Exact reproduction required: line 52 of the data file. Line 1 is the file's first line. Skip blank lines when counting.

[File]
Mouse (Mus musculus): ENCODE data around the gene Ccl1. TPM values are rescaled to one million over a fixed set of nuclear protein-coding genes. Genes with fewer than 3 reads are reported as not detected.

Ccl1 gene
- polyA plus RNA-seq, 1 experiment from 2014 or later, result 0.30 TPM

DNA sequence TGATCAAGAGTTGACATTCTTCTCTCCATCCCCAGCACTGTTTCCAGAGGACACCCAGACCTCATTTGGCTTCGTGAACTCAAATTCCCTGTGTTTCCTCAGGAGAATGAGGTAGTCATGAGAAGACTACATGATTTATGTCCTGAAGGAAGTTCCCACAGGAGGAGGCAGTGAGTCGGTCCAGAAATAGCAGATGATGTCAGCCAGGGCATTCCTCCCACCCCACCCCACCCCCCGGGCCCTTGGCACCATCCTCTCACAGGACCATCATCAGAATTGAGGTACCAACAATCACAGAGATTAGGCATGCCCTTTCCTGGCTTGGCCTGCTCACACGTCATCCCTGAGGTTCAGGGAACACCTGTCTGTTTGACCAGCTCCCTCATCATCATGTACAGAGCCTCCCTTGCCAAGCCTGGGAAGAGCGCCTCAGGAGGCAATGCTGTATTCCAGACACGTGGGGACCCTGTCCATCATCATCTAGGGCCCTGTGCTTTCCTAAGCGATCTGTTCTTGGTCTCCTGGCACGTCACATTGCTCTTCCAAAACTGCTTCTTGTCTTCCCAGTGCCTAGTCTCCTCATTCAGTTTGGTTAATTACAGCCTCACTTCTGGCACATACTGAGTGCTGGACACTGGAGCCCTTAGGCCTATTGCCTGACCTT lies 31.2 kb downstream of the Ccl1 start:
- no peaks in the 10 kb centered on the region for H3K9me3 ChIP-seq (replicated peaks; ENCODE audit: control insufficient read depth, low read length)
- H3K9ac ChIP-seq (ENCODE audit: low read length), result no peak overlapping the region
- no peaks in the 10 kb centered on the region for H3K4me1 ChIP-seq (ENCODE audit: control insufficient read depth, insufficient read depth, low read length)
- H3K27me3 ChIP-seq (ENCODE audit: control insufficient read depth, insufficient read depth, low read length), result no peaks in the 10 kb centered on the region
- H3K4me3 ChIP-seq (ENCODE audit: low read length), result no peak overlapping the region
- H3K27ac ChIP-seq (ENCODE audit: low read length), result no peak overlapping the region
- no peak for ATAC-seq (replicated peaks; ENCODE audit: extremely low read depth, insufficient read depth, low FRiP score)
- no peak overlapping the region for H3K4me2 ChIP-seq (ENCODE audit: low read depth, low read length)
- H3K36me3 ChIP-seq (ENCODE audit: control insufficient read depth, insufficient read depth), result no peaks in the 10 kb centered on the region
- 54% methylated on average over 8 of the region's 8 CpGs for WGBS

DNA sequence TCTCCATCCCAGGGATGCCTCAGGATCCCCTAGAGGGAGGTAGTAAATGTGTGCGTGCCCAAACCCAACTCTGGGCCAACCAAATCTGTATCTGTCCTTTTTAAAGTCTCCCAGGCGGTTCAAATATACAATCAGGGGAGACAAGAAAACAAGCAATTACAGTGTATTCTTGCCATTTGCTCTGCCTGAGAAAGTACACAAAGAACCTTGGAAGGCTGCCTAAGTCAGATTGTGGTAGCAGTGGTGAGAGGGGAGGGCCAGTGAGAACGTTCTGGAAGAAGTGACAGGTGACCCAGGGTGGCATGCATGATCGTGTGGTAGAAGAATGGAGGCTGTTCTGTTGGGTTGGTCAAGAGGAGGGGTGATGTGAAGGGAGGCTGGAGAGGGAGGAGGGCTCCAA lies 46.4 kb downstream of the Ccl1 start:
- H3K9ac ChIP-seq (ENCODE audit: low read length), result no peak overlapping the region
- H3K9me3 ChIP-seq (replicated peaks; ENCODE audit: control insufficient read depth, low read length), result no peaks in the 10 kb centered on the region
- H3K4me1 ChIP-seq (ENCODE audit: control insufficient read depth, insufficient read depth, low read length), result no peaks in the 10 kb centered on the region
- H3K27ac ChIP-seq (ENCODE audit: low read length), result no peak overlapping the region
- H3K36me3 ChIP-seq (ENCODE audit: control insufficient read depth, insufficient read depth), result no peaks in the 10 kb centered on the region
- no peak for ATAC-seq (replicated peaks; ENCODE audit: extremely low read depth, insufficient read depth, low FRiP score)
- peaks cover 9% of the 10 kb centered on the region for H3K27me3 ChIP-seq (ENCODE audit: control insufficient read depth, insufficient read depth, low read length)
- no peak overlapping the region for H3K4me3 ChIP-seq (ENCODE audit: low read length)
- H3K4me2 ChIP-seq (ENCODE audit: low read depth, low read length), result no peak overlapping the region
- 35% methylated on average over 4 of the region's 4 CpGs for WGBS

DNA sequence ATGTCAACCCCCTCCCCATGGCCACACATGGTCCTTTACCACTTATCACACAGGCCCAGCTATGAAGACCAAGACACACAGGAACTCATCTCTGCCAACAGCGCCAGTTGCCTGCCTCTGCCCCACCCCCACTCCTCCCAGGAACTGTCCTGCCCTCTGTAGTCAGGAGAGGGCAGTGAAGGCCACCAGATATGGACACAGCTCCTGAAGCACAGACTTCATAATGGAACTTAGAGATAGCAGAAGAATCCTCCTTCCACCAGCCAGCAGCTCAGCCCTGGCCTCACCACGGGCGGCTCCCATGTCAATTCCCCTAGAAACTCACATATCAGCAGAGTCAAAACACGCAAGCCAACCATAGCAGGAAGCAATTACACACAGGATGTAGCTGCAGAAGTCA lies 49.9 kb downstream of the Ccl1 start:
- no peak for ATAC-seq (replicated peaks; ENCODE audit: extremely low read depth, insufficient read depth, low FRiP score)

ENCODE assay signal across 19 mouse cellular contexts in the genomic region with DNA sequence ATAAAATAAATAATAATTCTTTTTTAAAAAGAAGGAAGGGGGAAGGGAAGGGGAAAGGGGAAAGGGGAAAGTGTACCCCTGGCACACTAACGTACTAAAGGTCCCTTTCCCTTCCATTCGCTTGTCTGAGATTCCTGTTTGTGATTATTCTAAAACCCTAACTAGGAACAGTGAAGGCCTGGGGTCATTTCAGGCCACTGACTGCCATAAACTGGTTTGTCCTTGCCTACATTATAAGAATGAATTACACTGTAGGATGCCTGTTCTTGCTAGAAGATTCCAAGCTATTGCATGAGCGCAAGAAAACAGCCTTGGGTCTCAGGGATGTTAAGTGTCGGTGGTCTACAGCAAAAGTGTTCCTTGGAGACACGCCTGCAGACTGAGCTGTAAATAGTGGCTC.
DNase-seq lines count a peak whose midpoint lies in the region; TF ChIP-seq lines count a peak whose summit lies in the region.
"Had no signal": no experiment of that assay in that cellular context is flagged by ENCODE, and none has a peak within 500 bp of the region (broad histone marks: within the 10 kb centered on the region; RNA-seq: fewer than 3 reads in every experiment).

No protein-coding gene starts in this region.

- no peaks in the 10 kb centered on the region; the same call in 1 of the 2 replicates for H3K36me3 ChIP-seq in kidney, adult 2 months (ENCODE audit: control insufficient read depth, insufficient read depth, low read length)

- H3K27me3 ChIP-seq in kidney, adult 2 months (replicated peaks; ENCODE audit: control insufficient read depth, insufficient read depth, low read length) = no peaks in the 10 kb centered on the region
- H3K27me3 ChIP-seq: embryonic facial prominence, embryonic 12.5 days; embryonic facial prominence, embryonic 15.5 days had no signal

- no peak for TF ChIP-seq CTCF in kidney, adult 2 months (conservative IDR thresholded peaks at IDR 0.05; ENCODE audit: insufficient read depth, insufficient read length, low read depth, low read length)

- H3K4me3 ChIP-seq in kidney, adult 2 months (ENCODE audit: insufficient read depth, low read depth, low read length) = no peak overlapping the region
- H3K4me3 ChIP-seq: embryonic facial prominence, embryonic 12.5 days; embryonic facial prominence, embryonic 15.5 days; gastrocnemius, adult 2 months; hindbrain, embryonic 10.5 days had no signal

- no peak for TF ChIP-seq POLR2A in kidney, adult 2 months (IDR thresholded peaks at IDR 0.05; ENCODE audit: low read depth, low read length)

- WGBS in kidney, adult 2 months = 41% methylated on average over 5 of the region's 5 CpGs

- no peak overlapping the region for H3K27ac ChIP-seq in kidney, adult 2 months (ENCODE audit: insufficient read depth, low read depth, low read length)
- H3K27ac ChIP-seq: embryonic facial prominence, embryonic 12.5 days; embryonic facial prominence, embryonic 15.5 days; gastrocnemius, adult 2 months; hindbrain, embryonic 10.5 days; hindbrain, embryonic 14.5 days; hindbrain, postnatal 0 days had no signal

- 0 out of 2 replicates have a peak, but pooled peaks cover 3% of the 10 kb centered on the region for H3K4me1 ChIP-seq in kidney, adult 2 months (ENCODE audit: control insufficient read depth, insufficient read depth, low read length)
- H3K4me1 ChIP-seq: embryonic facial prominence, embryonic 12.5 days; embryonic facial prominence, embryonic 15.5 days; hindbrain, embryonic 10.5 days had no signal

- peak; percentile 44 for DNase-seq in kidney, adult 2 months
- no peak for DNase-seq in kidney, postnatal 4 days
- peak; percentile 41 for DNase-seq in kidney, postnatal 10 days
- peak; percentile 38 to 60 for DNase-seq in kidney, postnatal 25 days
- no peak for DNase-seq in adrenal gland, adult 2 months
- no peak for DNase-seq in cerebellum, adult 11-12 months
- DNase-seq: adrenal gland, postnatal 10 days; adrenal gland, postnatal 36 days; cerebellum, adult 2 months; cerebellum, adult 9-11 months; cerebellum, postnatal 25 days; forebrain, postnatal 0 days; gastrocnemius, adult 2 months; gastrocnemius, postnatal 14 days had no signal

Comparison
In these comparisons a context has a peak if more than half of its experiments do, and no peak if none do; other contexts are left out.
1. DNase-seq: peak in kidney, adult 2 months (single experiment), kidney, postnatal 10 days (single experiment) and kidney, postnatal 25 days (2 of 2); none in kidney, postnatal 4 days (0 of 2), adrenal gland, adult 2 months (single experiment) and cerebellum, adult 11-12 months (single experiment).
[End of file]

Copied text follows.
In these comparisons a context has a peak if more than half of its experiments do, and no peak if none do; other contexts are left out.